Death of Osama Bin Laden

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On May 1, 2011, American soldiers killed al-Qaida leader Osama bin Laden at his compound near Islamabad, Pakistan. Intelligence officials believe bin Laden was responsible for many deadly acts of terrorism, including the 1998 bombings of the U.S. Embassies in Kenya and Tanzania and the September 11, 2001 attacks on the Pentagon and the World Trade Center. He had been on the FBI’s “most wanted” list for more than a decade.


Osama bin Laden was born in Riyadh, Saudi Arabia in 1957 or 1958. He was the 17th of 52 children born to Mohammed bin Laden, a Yemeni immigrant who owned the largest construction company in the Saudi kingdom. Young Osama had a privileged, cosseted upbringing. His siblings were educated in the West and went to work for his father’s company (by then an enormous conglomerate that distributed consumer goods like Volkswagen cars and Snapple beverages across the Middle East), but Osama bin Laden stayed close to home. He went to school in Jiddah, married young and, like many Saudi men, joined the Islamist Muslim Brotherhood.

For bin Laden, Islam was more than just a religion: It shaped his political beliefs and influenced every decision he made. While he was at college in the late 1970s, he became a follower of the radical pan-Islamist scholar Abdullah Azzam, who believed that all Muslims should rise up in jihad, or holy war, to create a single Islamic state. This idea appealed to the young bin Laden, who resented what he saw as a growing Western influence on Middle Eastern life.

In 1979, Soviet troops invaded Afghanistan; soon afterward, Azzam and bin Laden traveled to Peshawar, a Pakistani city on the border with Afghanistan, to join the resistance. They did not become fighters themselves, but they used their extensive connections to win financial and moral support for the mujahideen (the Afghan rebels). They also encouraged young men to come from all over the Middle East to be a part of the Afghan jihad. Their organization, called the Maktab al-Khidamat (MAK) served as a global recruitment network–it had offices in places as far away as Brooklyn and Tucson, Arizona–and provided the migrant soldiers, known as “Afghan Arabs,” with training and supplies. Most important, it showed bin Laden and his associates that it was possible to put pan-Islamism into practice.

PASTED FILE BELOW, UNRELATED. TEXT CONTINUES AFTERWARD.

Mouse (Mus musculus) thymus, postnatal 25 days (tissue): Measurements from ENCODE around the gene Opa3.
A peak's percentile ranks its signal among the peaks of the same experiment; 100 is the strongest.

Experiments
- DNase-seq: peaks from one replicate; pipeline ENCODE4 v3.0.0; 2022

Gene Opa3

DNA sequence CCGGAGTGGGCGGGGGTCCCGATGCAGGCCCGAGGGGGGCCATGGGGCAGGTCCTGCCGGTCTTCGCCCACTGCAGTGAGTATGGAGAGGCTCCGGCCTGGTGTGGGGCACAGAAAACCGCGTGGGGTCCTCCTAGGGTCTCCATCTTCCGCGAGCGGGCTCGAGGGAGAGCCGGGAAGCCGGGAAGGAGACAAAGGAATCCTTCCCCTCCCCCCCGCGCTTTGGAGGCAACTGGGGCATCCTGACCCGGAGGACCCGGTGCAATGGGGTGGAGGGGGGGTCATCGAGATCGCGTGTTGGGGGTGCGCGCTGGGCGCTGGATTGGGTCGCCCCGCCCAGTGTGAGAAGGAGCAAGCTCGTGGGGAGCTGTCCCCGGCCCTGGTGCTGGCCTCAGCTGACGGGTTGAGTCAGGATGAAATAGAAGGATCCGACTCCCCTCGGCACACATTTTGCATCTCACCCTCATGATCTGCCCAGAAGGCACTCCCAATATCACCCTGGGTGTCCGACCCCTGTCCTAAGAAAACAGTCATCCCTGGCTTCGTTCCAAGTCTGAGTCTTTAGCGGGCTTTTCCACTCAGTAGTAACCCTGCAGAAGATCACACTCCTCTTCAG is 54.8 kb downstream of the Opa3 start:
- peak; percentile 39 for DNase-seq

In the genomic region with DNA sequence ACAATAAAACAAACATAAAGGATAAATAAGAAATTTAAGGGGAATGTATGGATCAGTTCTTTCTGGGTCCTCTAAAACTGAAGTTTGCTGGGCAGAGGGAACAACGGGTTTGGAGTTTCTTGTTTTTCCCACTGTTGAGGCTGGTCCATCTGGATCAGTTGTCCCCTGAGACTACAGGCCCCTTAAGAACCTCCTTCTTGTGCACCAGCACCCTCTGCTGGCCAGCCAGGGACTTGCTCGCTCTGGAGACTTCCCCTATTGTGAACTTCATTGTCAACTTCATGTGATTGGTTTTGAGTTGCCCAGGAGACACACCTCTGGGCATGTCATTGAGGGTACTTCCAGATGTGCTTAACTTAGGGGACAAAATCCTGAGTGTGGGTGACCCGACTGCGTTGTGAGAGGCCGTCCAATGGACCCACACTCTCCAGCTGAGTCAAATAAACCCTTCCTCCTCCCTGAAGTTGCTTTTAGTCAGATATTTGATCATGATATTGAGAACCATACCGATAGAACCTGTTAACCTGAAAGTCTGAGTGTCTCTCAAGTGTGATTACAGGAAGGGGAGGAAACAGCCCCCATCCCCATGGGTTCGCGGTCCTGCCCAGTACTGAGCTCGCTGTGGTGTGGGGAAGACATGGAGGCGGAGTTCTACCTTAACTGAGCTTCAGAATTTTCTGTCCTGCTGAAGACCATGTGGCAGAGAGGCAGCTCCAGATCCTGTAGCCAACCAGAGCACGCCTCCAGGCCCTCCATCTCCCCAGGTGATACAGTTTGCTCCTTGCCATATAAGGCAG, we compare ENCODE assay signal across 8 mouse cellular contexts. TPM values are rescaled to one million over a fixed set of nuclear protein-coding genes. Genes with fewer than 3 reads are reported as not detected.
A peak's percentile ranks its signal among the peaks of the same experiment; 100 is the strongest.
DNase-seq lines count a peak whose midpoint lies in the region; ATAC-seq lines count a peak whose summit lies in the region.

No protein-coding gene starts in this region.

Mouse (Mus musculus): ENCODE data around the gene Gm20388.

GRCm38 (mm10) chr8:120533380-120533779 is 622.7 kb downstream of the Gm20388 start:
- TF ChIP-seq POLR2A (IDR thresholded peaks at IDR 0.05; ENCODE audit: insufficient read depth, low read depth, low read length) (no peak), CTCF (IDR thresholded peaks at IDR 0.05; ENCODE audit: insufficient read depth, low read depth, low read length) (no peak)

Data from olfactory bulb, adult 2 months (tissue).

Osama bin Laden, the founder and head of the Islamist militant group al-Qaeda, was killed in Pakistan on May 2, 2011, shortly after 1:00 am PKT (20:00 UTC, May 1) by United States Navy SEALs of the U.S. Naval Special Warfare Development Group (also known as DEVGRU or SEAL Team Six). The operation, code-named Operation Neptune Spear, was carried out in a Central Intelligence Agency-led operation. In addition to DEVGRU, participating units included the U.S. Army Special Operations Command’s 160th Special Operations Aviation Regiment (Airborne) and CIA operatives. The raid on bin Laden’s compound in Abbottabad, Pakistan, was launched from Afghanistan.[5] U.S. military officials said that after the raid, U.S. forces took bin Laden’s body to Afghanistan for identification, then buried him at sea within 24 hours of his death in accordance with Islamic tradition. According to a Pakistani official, the United States had direct evidence that Inter-Services Intelligence (ISI) chief, Lt. Gen. Ahmad Shuja Pasha, knew of bin Laden’s presence in Abbottabad.